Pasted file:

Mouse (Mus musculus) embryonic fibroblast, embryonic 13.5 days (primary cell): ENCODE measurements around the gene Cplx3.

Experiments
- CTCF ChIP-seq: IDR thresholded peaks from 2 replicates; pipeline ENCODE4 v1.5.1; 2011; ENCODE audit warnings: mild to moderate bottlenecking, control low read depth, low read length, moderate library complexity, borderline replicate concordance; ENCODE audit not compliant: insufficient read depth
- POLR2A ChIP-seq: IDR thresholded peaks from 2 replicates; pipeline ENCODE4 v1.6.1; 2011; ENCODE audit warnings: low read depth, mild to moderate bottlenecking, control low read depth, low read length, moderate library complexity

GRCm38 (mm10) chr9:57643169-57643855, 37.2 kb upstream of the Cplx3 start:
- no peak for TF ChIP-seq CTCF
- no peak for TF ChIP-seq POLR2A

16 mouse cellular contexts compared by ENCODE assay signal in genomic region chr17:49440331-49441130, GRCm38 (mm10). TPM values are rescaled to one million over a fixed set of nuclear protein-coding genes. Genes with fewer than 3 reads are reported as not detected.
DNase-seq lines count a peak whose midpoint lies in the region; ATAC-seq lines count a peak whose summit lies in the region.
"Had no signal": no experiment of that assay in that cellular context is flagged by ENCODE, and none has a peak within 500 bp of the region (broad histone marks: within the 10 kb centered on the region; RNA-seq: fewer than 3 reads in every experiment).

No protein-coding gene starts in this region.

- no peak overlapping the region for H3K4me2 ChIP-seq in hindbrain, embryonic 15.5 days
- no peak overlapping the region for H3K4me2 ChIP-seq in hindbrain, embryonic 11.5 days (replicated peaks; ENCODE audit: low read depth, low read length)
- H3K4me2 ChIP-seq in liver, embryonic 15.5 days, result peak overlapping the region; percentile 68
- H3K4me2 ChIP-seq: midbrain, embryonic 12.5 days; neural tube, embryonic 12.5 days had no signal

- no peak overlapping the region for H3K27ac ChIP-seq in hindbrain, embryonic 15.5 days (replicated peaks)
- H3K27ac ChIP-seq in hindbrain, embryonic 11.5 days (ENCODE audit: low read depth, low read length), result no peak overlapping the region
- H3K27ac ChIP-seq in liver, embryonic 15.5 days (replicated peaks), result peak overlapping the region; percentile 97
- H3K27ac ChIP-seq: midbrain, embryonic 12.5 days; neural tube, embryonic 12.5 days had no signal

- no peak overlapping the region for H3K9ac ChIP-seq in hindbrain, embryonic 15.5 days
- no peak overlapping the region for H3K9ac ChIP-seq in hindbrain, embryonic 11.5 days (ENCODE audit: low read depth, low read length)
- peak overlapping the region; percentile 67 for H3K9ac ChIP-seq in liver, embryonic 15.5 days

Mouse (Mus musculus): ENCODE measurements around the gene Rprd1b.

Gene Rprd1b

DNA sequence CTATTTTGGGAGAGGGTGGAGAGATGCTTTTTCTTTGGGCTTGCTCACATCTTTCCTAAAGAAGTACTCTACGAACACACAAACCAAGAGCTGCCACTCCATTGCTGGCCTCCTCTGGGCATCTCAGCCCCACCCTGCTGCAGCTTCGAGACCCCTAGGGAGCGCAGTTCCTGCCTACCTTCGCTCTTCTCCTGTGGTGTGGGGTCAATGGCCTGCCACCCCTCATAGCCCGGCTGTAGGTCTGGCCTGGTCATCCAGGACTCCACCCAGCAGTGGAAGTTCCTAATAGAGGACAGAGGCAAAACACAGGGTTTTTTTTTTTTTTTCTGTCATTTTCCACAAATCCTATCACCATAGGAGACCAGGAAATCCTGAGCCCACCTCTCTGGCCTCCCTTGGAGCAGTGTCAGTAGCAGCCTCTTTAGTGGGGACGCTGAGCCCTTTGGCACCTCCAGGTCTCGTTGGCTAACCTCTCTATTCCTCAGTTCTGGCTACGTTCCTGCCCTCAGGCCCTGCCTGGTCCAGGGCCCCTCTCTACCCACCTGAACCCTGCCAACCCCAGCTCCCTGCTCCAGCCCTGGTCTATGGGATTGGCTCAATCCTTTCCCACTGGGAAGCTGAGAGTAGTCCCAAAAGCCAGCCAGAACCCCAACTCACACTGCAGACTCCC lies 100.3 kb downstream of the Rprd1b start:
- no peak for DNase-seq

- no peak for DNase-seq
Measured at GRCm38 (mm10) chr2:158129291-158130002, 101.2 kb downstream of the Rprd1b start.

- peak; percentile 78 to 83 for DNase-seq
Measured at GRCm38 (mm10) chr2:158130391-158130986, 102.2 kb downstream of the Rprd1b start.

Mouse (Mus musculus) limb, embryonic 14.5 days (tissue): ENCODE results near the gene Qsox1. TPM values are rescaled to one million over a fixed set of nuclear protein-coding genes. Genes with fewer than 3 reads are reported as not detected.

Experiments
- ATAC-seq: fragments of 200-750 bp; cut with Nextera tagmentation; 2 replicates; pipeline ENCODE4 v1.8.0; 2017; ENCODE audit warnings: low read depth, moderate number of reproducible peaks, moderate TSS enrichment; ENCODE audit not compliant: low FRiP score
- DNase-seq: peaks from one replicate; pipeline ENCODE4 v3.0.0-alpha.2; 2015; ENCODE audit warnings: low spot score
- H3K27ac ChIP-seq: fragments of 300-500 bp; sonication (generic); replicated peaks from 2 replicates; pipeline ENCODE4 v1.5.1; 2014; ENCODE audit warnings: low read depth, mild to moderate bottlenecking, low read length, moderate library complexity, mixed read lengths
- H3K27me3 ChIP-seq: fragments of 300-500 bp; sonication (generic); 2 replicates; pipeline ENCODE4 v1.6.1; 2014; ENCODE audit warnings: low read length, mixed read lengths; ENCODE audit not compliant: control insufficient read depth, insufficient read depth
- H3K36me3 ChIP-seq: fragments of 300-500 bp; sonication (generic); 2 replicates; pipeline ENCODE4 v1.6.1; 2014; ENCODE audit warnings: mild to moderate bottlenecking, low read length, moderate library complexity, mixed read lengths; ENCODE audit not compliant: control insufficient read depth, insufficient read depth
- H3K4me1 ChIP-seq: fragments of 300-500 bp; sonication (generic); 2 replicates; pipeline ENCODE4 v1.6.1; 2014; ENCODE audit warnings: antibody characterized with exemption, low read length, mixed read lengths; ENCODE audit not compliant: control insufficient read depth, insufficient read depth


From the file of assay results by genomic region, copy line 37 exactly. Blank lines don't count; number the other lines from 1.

- H3K36me3 ChIP-seq: fragments of 300-500 bp; sonication (generic); 2 replicates; pipeline ENCODE4 v1.6.1; 2014; ENCODE audit warnings: mild to moderate bottlenecking, low read length, moderate library complexity, mixed read lengths; ENCODE audit not compliant: control insufficient read depth, insufficient read depth